Across the largest four counties in North Texas Friday there were 80 more reported COVID-19 deaths and another 1,165 new reported cases of the virus. The percentage of people hospitalized in TSA-E with COVID-19 has dropped for 11 days straight to 5.36% and has been trending downward since mid-January.
County-specific details for Dallas, Tarrant, Denton and Collin counties are below based on data reported Friday, March 12, by county officials, local health departments and the state health department.
Got a question about the COVID-19 vaccine? Get the answers here in our FAQ.
Dallas County reported another 39 COVID-19 deaths Friday along with 401 new cases of the virus. In the last seven days, the county has announced 2,446 new and probable cases of the virus, an average of 349 per day, and 178 deaths, an average of 25 deaths per day.
Since March 2020, the county has reported a total of 286,084 cases of the virus including 249,011 confirmed cases (PCR) and 37,073 probable cases (antigen). There have been 3,275 deaths attributed to the virus; there are currently an estimated 273,207 recoveries leaving 9,602 estimated active cases in the county.
Tarrant County Public Health added 36 COVID-19 deaths Friday along with 323 new cases of the virus. In the last seven days, the county has announced 2,201 new and probable cases of the virus, an average of 314 per day, and 107 deaths, an average of 15 deaths per day.
Since March 2020, the county has reported a total of 246,833 cases of the virus including 209,107 confirmed cases (PCR) and 37,726 probable cases (antigen). There have been 3,074 deaths attributed to the virus; there are currently an estimated 235,356 recoveries leaving 8,403 estimated active cases in the county.
Denton County Public Health reports an additional 326 new cases of COVID-19 Friday with no new deaths. Of the new cases reported, DCPH confirmed 182 are active while 144 have already cleared recovery protocol.
Since March 2020, Denton County has reported a total of 69,633 cases of the virus including 51,637 confirmed cases (PCR) and 17,670 probable cases (antigen). There have been 431 deaths attributed to the virus; there are currently an estimated 59,031 recoveries leaving 10,171 estimated active cases in the county.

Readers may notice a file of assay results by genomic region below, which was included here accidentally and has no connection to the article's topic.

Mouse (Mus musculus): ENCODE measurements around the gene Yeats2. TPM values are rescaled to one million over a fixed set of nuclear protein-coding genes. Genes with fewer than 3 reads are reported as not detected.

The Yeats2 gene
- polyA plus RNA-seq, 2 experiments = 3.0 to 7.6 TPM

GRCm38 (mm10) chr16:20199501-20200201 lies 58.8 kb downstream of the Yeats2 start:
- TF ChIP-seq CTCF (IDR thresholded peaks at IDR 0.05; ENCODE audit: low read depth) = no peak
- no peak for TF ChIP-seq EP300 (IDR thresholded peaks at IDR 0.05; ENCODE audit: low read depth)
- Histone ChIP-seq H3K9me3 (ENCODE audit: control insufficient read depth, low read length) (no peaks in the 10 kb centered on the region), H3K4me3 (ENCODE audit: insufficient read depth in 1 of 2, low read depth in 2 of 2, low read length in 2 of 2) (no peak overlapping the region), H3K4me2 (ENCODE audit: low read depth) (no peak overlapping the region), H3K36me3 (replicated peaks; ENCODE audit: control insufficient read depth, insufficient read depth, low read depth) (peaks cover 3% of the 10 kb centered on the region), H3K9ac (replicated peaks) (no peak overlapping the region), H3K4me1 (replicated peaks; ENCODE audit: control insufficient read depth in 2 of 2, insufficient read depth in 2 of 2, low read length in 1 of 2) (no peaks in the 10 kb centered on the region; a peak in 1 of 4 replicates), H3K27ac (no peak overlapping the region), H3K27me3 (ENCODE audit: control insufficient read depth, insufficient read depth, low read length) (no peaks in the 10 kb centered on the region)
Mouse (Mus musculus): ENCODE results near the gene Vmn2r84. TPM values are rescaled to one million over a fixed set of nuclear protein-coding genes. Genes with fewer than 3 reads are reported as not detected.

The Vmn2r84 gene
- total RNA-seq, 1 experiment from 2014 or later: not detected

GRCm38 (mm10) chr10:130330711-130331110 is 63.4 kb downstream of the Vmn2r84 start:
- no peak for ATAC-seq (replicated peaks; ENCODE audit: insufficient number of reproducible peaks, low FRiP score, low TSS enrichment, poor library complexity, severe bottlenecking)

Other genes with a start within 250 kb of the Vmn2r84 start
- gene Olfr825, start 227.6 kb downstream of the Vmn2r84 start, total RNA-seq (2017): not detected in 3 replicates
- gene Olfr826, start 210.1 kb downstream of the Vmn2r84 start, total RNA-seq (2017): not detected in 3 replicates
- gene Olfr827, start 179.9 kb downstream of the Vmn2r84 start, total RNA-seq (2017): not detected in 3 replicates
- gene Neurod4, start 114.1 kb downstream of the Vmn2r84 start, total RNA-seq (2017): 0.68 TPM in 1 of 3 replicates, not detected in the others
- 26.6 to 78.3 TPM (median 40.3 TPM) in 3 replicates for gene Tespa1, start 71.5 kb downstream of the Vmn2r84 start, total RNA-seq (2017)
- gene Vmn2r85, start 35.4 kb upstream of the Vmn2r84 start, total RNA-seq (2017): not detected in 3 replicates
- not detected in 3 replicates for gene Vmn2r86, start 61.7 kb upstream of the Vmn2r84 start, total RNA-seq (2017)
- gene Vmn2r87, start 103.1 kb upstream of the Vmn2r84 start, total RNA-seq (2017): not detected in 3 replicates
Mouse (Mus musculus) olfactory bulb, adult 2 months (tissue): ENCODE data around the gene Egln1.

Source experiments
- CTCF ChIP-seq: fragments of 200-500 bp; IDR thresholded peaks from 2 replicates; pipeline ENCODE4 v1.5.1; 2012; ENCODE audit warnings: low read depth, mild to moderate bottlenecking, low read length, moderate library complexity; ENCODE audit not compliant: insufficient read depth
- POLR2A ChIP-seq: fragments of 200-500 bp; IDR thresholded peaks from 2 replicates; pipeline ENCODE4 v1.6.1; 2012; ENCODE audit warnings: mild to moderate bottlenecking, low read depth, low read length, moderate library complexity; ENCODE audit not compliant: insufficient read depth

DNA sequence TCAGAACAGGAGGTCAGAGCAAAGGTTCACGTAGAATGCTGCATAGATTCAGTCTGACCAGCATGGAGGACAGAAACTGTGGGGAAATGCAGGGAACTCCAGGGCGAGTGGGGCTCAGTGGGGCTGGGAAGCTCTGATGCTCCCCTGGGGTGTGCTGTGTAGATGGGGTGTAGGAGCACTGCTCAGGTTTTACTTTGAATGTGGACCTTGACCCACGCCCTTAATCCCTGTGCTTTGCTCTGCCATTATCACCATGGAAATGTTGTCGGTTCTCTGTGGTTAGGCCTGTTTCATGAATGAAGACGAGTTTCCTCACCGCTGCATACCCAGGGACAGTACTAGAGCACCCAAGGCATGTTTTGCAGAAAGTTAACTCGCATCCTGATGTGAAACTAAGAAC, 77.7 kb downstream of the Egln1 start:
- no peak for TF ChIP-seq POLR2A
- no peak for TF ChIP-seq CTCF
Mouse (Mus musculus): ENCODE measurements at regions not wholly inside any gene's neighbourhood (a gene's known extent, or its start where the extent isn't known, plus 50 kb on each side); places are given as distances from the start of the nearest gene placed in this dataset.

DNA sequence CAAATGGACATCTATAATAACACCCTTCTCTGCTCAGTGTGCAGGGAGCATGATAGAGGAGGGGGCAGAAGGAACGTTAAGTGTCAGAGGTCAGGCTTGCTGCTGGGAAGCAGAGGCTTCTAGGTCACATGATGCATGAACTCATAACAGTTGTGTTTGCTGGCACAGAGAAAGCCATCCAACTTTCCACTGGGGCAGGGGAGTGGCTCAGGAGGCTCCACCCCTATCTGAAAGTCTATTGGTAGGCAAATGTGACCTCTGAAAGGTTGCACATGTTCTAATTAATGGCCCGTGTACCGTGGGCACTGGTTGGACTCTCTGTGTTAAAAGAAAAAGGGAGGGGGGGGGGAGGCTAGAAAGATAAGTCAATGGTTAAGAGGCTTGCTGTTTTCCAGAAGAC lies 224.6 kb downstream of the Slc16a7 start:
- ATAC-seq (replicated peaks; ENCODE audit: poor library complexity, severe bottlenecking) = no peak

The Texas Department of State Health Services reports 115 new cases of COVID-19 Friday including 48 confirmed (PCR) new cases and 67 probable (antigen) cases. The state also added 128 recoveries.
Since March 2020, the DSHS has reported a total of 84,844 cases of the virus in Collin County including 70,945 confirmed cases (PCR) and 13,899 probable cases (antigen). There have been 763 deaths attributed to the virus; there are currently an estimated 83,561 recoveries.
Want to Get on a Vaccine Waitlist?
County health departments have launched waitlists for adults 16 years old and over.
You can register to recieve the vaccination in Collin, Dallas, Denton and Tarrant counties. Links are below:
You do not need to be a resident of the county to register for a COVID-19 vaccine in that county -- registration is open to anyone in Texas. For those without internet access, Tarrant County is also taking registrations by phone at 817-248-6299. In Dallas County, call the DCHHS vaccine hotline at 1-855-IMMUNE9 (1-855-466-8639). In Denton County, call 940-349-2585.
For a more detailed breakdown of who is included in each priority group in Texas, see this page from the Texas DSHS.
In Texas, the COVID-19 vaccines are currently is currently available to anyone over the age of 16, regardless of in which phase they had previously been grouped. President Biden said on April 6 the vaccine should be available to all Americans, in all states, by April 19.
The vaccines are still not approved for children however -- those trials are ongoing.
Once vaccinated, people who received either the Moderna or Pfizer vaccines are expected to get some level of protection within a couple of weeks after the first shot, but full protection may not happen until a couple of weeks after the second shot. For those who receive the Johnson & Johnson vaccine -- there is only one shot needed. Even when fully vaccinated, it's still possible to become infected by the virus since none of the vaccines offer 100% protection from infection. With that in mind, even if you've been vaccinated it's still a good idea to wear a mask and keep some separation between strangers or those whose vaccination status is unclear.
Waitlists for vaccinations have been established in Dallas, Denton, Collin and Tarrant counties -- links to sign up are here and below.